Implied volatility is a metric for assessing the market’s forecast. Looking at the futures market and options trading are often a good means of assessing implied volatility. In the case of Bitcoin, expectations are that volatility will be substantially less after a halving.
Bitcoin’s Implied Volatility Falls
This week, Bitcoin’s long-awaited third halving came and went. The annual inflation rate for BTC is now lower than all other fiat currencies, which will only make it more attractive in the long-run. That’s partly why Paul Tudor Jones recently chose to invest in Bitcoin.
However, in the short-term, traders are expecting Bitcoin’s volatility to slow down. As skew (@skewdotcom) writes on Twitter, implied volatility has dropped off after the halving event.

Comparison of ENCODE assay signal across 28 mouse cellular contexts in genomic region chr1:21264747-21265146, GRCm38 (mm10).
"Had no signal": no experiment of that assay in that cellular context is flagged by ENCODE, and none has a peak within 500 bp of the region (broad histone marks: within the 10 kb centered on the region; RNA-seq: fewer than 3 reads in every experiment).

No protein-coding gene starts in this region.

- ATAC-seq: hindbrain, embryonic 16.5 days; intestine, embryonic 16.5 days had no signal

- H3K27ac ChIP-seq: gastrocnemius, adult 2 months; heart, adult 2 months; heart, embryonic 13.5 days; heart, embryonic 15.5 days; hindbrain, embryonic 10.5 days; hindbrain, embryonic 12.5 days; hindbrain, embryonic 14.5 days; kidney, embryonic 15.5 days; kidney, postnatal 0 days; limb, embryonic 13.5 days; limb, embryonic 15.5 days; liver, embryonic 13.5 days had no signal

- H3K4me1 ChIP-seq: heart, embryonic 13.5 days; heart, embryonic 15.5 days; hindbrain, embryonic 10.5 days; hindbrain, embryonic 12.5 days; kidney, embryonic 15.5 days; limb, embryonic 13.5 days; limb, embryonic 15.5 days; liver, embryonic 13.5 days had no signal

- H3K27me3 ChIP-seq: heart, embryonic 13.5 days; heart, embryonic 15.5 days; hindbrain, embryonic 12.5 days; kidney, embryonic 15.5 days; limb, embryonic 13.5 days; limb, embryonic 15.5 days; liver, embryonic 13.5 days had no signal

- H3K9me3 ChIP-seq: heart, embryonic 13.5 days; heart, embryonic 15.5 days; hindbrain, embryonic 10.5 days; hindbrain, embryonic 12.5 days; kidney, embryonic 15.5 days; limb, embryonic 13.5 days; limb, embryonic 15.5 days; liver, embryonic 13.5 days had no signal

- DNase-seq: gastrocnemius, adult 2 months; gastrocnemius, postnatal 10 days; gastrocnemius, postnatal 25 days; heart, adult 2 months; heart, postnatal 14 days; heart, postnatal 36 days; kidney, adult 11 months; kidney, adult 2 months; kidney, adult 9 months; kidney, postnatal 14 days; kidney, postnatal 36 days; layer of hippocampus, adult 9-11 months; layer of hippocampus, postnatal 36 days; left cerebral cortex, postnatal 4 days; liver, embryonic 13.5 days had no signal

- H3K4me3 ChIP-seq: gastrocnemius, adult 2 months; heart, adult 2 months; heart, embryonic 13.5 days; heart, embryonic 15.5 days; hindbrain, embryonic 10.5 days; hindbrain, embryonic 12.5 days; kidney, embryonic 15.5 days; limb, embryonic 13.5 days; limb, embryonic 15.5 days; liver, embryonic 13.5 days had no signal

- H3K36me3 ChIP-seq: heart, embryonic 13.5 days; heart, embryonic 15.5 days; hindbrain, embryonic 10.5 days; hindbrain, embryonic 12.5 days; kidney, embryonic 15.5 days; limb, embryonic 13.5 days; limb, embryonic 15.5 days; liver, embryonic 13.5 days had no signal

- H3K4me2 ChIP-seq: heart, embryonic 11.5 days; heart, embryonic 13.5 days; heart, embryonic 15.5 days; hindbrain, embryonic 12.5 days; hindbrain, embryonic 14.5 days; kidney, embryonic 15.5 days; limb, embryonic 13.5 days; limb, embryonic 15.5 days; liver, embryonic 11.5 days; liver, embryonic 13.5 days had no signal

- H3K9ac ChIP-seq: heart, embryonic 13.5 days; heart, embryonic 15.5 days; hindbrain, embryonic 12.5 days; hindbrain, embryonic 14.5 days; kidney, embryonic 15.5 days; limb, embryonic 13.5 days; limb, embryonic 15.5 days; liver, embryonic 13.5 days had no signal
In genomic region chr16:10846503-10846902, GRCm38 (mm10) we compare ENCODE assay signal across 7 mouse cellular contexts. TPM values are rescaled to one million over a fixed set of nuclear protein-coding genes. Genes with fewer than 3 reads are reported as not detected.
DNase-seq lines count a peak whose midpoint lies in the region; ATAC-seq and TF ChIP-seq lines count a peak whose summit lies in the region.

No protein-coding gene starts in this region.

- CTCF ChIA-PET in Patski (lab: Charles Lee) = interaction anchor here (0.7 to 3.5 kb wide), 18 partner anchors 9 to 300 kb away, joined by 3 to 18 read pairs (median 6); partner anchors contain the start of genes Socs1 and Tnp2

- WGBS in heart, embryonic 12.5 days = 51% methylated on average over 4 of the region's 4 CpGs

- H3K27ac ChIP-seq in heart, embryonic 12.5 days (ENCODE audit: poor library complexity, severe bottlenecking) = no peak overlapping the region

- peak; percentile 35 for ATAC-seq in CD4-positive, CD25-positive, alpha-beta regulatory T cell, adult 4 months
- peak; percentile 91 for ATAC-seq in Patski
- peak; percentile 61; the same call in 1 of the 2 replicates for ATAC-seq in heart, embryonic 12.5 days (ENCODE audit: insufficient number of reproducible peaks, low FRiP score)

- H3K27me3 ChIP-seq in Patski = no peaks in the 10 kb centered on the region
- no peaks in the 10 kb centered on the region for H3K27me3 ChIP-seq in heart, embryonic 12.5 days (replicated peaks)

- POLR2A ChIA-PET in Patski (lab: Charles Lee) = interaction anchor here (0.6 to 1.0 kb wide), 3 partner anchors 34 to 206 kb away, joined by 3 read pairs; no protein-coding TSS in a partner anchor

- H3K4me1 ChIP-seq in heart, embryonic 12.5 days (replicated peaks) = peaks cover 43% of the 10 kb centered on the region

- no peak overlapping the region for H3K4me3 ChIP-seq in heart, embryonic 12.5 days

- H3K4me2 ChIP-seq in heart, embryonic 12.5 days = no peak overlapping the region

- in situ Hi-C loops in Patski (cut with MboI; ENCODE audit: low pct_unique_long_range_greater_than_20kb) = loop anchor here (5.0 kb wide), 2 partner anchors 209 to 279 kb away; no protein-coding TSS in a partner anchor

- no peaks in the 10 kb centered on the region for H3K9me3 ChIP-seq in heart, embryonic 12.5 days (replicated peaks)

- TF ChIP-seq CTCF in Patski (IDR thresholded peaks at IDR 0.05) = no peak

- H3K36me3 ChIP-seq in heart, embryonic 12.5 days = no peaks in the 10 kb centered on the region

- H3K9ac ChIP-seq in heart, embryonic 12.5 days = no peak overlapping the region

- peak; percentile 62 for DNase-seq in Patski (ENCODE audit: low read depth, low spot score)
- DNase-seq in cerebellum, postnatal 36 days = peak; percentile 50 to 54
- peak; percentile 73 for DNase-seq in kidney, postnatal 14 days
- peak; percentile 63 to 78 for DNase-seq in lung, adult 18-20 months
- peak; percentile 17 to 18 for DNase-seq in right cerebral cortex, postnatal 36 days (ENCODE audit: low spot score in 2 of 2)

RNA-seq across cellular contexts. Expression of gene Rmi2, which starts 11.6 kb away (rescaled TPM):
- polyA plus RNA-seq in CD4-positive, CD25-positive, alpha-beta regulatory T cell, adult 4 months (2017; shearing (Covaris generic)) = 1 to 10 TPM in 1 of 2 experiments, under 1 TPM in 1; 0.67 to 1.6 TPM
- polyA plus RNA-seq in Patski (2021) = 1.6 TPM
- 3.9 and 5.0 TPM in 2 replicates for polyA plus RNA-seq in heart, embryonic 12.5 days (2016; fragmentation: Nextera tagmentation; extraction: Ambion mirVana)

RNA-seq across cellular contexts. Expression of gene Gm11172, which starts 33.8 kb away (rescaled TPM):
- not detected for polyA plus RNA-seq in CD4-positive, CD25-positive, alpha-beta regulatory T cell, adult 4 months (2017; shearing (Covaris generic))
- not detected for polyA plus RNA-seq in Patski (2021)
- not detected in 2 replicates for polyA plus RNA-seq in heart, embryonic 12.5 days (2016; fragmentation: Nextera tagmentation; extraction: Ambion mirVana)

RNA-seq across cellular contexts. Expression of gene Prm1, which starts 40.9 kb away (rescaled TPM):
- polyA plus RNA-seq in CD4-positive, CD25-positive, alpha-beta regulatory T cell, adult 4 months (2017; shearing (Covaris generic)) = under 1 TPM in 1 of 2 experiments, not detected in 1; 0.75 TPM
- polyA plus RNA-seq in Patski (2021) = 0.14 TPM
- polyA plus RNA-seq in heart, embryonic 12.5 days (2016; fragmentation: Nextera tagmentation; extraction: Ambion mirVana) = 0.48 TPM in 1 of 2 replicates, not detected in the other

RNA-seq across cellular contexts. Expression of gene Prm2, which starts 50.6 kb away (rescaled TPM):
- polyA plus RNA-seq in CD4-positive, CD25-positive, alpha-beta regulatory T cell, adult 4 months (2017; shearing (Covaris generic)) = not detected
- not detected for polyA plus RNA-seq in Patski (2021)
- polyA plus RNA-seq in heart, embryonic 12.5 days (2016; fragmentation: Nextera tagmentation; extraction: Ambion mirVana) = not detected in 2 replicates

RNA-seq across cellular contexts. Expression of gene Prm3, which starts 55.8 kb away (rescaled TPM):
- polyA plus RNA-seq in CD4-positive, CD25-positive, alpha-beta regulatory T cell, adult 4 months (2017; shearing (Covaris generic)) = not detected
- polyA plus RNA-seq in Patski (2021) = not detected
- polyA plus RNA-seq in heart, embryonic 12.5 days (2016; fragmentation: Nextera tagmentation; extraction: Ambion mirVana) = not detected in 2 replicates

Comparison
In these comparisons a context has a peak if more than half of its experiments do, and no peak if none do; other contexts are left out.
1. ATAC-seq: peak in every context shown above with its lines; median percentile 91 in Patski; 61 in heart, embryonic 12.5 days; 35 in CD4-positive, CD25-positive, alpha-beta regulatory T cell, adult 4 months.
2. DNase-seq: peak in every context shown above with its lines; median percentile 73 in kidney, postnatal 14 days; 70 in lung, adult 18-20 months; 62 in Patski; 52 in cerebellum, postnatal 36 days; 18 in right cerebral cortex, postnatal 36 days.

However, it should be noted that the implied volatility only spiked suddenly amid the dip in price this past weekend. It has now returned to levels seen just last week.
Since last month, Bitcoin’s actual realized volatility has returned back to ‘normal’ levels. March was an exceptional month for Bitcoin volatility, but things have cooled off since then. Judging from the expectations from implied volatility, we can expect price movements to cool off even further for the month of May.
Was the Halving Priced in After All?
With BTC still failing to recapture the $9,000 price point after a drastic drop this past weekend, many are wondering: was the halving ‘priced in’ after all?
Historically, major price movements have happened after halvings, not before. The event itself is bullish on longer time-frames. So, expectations that Bitcoin would ‘pop’ in anticipation of the halving were misguided. In effect, the opposite happened since too many expectations were placed on the actual event itself. This weekend, the cryptocurrency plummeted below $9,000, resulting in $1.3 billion in liquidations.
Now, traders are expecting things to cool off—and for good reason. The past few days have been especially volatile for Bitcoin.